Once you’ve visited some national parks in the off-season, you’ll fall in love with the idea. I certainly have. And that’s why I decided to visit Arches in January. Arches National Park is special any time of the year. But in winter, a lack of crowds, cool temperatures, and the chance to see the park covered in snow all combine to give you a unique experience.
Yeah, I know you don’t want to burn those vacation days so early in the year. And maybe you’re worried about ending up in a snowstorm. If you’re not sold on the idea yet, these reasons might convince you.
1. Arches in January: Have the place to yourself.
You probably know that America’s National Parks are being loved to death. If you’ve tried to visit one during the busy summer months, you know that the lines at Disney World are more pleasant. Huge crowds on trails, a lack of parking, and traffic jams can ruin the experience.
You won’t have to deal with any of that in Arches in January.
From May through September, Arches National Park sees 9 to 10 times the daily visitors it does in January. In January 2017 (a year before my visit, but the most recent numbers available), the park had 21,549 visitors. That averages less than 700 per day — but since visitation spikes around New Year’s Day and Dr. Martin Luther King Day, the true average for any other day will be far less.
Compare those numbers to July 2017, when 192,767 people visited the park (6,218 visitors per average day, with spikes on the weekends and around Independence Day). With numbers like that, it’s no wonder that you’ll face the frustration of full parking lots and big backups at the park entrance during the summer months.
Check out my hike to Delicate Arch here.
2. Stand in the middle of the road.
You just can’t do that when the park is crowded. In January, fewer people means more creativity. You can take selfies that would cause a traffic jam in July. You can take pictures of an arch without some person, or a dozen people, wandering into your shot. You can perch yourself on top of a rock and sit there for an hour, without other people, who also want to sit on that same rock, giving you dirty looks.
It’s not just the lack of people and traffic that make Arches in January so quiet. It’s also the snow. If you’re lucky enough to visit during a snowfall, or shortly after, you’ll experience a haunting silence, thanks to the added sound absorption.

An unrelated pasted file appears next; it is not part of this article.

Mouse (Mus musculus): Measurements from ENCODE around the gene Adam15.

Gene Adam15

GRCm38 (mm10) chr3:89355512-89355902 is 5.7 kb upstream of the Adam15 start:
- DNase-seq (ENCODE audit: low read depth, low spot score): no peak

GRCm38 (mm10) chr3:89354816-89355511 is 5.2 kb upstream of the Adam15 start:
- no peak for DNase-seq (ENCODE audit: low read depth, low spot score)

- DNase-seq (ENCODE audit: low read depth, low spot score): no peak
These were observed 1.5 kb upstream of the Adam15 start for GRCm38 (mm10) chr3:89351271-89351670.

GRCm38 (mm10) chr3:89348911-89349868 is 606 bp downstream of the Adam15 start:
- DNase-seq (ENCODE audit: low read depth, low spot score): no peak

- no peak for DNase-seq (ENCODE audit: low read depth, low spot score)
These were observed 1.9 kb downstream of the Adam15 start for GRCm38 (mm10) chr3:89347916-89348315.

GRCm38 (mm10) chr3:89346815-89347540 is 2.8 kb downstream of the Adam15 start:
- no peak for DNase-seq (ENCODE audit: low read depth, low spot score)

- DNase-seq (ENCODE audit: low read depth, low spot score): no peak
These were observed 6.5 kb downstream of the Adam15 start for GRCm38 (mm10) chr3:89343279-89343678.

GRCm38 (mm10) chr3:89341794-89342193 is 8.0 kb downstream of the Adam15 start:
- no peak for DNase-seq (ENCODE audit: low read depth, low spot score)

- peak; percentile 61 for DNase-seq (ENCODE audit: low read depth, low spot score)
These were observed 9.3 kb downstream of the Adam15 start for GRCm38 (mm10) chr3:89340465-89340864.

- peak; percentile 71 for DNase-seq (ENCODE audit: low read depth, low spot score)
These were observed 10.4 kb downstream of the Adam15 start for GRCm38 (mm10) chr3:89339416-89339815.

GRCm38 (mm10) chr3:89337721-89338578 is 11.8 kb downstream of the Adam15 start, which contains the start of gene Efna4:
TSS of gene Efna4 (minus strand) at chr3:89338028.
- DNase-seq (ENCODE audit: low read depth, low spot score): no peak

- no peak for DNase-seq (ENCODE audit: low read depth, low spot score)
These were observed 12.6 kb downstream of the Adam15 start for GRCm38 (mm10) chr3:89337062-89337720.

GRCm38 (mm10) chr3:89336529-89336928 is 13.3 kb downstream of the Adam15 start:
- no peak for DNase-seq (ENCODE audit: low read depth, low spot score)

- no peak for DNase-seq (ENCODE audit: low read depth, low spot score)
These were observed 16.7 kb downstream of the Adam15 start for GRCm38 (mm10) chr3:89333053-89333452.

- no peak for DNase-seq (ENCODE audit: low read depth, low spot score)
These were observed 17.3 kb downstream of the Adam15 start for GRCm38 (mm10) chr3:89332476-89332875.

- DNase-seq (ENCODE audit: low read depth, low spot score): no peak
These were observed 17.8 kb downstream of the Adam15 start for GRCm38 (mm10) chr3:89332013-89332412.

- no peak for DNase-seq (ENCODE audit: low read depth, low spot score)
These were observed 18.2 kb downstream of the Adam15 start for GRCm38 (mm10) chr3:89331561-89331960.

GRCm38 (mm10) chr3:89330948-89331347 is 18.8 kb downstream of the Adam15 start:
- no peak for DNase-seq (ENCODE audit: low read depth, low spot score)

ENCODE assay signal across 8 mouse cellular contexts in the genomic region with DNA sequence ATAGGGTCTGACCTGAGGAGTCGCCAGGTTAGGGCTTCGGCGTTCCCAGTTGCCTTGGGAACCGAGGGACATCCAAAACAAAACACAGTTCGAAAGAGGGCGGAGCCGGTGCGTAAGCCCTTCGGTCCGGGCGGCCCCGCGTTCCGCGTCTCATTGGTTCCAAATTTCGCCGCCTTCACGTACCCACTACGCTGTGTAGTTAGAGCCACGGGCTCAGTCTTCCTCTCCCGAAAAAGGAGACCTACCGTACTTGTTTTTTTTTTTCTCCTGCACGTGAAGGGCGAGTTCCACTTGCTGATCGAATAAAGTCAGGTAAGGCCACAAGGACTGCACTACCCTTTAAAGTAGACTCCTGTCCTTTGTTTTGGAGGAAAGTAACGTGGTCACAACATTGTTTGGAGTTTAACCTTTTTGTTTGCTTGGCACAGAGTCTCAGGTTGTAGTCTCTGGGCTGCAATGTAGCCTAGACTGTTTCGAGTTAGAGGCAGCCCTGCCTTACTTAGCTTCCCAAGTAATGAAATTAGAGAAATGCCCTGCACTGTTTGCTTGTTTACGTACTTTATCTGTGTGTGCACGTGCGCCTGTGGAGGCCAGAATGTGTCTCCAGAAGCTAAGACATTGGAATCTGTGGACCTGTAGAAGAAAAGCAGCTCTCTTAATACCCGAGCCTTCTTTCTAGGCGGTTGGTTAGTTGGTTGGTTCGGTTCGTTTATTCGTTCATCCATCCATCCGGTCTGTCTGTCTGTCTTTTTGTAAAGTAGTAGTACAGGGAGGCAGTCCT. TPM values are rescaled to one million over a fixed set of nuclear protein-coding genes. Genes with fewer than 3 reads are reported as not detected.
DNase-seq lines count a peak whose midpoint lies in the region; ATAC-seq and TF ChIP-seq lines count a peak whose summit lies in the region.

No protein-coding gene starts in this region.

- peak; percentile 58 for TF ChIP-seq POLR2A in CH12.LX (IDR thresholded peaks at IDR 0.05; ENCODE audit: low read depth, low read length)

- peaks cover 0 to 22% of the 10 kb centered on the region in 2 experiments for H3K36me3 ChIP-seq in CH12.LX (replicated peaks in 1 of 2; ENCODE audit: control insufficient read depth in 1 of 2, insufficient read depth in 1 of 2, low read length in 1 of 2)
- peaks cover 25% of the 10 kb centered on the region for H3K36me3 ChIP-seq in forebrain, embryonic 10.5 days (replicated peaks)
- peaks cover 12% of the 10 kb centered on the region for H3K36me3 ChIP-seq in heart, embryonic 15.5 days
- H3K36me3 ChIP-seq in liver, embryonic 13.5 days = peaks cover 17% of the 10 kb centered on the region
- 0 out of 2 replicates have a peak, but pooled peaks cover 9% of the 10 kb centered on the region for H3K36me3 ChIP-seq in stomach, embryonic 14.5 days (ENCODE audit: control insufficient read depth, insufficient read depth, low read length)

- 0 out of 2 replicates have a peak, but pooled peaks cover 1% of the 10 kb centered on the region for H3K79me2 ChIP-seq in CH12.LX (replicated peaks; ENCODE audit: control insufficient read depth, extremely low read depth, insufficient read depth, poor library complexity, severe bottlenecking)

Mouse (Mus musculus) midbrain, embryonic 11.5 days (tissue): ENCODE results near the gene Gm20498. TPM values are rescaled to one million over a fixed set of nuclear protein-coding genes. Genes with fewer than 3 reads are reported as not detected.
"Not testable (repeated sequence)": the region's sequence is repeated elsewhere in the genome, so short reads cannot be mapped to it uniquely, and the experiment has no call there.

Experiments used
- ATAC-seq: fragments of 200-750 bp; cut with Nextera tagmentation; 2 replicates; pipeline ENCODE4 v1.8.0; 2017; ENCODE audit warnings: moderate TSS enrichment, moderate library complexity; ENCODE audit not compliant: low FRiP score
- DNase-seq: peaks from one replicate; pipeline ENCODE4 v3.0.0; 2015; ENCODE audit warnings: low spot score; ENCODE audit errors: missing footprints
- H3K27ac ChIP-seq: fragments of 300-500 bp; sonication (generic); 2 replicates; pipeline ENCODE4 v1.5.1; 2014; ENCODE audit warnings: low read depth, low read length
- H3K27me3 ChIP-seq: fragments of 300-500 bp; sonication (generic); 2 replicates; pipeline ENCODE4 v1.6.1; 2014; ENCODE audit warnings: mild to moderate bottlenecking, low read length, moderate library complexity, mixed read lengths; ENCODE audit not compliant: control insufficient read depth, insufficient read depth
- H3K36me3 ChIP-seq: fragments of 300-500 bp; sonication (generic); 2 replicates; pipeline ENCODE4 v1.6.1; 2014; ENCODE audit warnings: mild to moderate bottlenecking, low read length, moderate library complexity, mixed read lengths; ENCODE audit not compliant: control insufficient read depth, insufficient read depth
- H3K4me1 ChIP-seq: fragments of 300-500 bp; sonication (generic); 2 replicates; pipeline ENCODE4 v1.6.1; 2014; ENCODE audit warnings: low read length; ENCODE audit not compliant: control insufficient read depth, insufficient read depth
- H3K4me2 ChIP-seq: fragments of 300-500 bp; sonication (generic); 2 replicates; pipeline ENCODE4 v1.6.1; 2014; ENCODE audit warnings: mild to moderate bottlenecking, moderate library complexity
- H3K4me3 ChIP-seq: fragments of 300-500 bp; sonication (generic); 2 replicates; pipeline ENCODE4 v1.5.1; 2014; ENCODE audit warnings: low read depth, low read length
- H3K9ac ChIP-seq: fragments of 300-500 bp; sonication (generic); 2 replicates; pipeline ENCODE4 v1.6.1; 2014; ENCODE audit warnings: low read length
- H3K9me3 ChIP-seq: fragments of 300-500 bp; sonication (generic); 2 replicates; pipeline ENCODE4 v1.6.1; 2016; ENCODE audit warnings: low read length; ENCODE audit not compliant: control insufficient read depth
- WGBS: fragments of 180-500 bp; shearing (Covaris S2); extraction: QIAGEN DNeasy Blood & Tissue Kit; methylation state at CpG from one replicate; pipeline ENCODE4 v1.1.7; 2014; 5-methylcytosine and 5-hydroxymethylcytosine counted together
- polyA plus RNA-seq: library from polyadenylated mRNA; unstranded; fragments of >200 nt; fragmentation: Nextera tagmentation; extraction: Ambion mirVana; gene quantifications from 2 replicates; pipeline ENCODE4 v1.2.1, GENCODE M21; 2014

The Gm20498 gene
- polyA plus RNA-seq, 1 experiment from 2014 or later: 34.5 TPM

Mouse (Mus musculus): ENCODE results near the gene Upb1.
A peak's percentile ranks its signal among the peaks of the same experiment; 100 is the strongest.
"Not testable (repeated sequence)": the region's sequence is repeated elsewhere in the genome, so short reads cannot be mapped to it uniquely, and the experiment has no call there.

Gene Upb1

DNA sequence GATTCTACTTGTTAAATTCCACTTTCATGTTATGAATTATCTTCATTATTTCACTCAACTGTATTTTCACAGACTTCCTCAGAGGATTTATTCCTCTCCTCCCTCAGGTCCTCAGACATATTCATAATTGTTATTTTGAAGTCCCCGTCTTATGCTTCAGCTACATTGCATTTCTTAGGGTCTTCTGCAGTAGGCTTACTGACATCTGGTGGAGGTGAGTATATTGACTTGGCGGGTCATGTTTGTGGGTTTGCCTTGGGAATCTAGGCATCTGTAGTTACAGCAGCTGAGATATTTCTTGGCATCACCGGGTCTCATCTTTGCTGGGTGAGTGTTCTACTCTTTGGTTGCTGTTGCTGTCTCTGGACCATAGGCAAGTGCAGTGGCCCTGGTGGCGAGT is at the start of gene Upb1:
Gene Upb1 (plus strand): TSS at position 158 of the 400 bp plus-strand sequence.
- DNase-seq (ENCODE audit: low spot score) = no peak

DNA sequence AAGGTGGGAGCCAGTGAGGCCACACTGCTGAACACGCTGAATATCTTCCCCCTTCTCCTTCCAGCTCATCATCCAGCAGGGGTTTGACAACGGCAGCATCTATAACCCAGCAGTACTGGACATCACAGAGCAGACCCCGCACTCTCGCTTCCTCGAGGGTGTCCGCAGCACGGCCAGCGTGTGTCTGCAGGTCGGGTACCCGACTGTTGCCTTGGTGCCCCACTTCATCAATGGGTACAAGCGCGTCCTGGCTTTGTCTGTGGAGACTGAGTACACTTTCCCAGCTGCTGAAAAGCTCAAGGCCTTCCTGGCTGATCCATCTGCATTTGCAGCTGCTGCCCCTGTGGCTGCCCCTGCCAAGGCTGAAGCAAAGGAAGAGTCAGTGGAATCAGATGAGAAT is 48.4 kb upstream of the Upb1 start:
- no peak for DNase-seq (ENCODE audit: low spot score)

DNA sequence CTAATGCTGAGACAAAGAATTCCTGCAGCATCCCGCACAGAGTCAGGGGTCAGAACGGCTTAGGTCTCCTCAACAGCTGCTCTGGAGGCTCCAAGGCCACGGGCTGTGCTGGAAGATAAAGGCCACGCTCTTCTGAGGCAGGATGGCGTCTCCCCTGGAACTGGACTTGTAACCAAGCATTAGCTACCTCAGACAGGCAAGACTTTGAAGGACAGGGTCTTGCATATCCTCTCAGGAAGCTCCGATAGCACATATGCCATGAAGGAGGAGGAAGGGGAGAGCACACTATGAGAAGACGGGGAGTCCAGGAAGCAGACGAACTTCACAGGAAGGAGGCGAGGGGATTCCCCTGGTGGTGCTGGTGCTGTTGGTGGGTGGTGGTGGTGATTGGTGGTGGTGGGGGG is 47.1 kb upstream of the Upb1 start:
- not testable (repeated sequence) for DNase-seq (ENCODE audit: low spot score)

Check out my hike to Landscape Arch and Devil’s Garden here.
4. White snow on red rocks.
Will you see snow during your visit? The odds are not great, but they’re not terrible, either. January is the second-snowiest month in Arches National Park, behind December. On average, the park sees 2.7 inches of snow in December, 1.7 inches in January, and 1 inch in February. November (0.7 inches) and March (0.6 inches) are less likely to see snow.
If you really want to see snow on a trip to this area, keep in mind that the Rocky Mountains and the Wasatch Mountains are not far away. Drive to Arches from Denver or Salt Lake City, and the odds are very good that you’ll see some snow along the way.
5. It’s Cool.
Well, yeah. It might snow. Some would even say it’s cold. But you might discover that cold is a lot better than hot. The average high in June, July, and August is well over 90°F (33°C). Compare that to January, when the average high is 40°F (5°C). It’s a lot easier to stay hydrated at 40° than at 90°. And while you can get a sunburn at any temperature, more of your extremities will be covered when it’s near freezing, so you’ll need a lot less sunscreen. If you get hot in the winter, you can lose a layer. Get hot in the summer, and you’re just hot.
6. Amazing sunsets, earlier.
There’s no better place to take pictures of a desert sunset than at Arches National Park. I’ve outlined some of my favorite sunset spots on a separate page. But there’s more to a sunset than just a great location. In winter, I think you have a better chance of having an interesting sunset — that is, one with some clouds and texture in the sky, as opposed to an orange ball dropping below the horizon. And as an extra bonus, the sun will set around 5:30 p.m. You can enjoy the sunset, then drive back to Moab and enjoy dinner, and get to bed at a reasonable hour. A vacation is a lot more fun when you’re not pushing yourself until 10 or 11 o’clock at night.
7. You can afford it.
Have you noticed that hotel room prices are un-freaking-believable these days? It’s especially true in tourist towns like Moab, where a limited supply is dwarfed against the huge demand. And you can’t just drive to the next town, because the next town (either Green River or Monticello) is at least an hour away. Good luck finding a room in Moab that isn’t in the triple digits during the summer months. In January, though, hotels are desperate for business, and you should be able to snag a high-end room for a bargain.
Oh, and you’ll probably also save on your plane ticket and rental car in January since demand for both will be lower.[next] [prev] [tmt_drivelapse]
Here’s a look at the drive around Arches National Park in the snow…
… and another clip, showing Arches just before sunset:[tmt_bottomline]
Visiting a national park in summer is almost unthinkable to me, now that I’ve visited a few of them in winter. When you visit Arches in January, you’ll get to see the park in a way that 90% of visitors miss. You avoid the crowds, save money, and get great pictures. It might be inconvenient, but it’s worth the extra effort (and worth burning those vacation days so early in the year) to experience Arches in January.